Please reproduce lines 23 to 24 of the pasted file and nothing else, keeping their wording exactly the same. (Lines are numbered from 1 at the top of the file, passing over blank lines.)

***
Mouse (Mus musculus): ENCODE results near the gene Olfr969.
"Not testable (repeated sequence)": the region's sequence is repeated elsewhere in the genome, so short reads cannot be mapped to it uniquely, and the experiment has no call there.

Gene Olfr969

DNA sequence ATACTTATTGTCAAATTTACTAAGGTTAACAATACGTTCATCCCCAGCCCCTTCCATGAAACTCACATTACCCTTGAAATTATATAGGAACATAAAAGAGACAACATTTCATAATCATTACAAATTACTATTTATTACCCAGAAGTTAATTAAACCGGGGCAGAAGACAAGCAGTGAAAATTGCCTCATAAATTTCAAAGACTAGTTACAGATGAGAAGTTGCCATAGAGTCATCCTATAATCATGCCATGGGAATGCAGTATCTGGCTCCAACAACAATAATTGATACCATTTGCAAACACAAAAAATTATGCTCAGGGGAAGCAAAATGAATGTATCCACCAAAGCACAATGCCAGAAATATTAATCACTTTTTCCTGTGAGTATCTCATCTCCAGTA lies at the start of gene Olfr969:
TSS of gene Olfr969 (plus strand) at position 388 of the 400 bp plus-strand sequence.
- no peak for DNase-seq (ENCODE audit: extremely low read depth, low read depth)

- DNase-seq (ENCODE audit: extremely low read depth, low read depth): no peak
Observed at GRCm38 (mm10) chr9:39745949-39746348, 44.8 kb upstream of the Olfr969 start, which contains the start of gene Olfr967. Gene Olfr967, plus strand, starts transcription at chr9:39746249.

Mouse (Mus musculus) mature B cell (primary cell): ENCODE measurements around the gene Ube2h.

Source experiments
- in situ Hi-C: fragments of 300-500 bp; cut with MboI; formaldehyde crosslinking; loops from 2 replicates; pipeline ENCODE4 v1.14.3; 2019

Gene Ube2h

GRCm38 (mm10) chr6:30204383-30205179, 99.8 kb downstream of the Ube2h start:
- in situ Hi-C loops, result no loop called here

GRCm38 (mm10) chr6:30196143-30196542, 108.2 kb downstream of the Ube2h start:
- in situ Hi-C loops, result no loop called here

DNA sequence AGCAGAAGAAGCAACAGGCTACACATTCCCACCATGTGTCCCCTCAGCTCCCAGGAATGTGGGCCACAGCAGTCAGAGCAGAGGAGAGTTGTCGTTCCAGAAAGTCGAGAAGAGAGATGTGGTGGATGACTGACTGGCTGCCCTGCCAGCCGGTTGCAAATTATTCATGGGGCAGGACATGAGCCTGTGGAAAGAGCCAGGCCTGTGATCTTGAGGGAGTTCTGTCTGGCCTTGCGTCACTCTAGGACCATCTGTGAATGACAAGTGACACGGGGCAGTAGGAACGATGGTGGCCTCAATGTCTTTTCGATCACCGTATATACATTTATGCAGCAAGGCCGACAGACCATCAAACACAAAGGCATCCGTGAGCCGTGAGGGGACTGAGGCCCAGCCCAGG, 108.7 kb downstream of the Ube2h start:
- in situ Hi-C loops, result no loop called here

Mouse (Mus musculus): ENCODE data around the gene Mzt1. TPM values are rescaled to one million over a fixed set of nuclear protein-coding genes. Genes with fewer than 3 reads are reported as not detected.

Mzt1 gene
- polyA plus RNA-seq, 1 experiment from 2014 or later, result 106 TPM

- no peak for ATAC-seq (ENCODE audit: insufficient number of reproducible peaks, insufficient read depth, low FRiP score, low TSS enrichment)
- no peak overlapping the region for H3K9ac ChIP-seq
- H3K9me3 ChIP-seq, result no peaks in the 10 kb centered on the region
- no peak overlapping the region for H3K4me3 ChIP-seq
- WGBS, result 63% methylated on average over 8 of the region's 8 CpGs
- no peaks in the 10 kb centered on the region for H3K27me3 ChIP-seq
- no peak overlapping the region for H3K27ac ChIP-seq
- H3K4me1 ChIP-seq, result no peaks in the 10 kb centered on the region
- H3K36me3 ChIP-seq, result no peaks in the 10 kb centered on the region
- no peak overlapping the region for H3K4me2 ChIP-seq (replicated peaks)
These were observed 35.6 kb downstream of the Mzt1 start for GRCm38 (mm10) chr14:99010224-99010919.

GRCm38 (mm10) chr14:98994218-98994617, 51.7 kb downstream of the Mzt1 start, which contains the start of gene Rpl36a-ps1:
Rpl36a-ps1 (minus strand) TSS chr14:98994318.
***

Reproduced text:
- no peak overlapping the region for H3K9ac ChIP-seq
- H3K9me3 ChIP-seq, result no peaks in the 10 kb centered on the region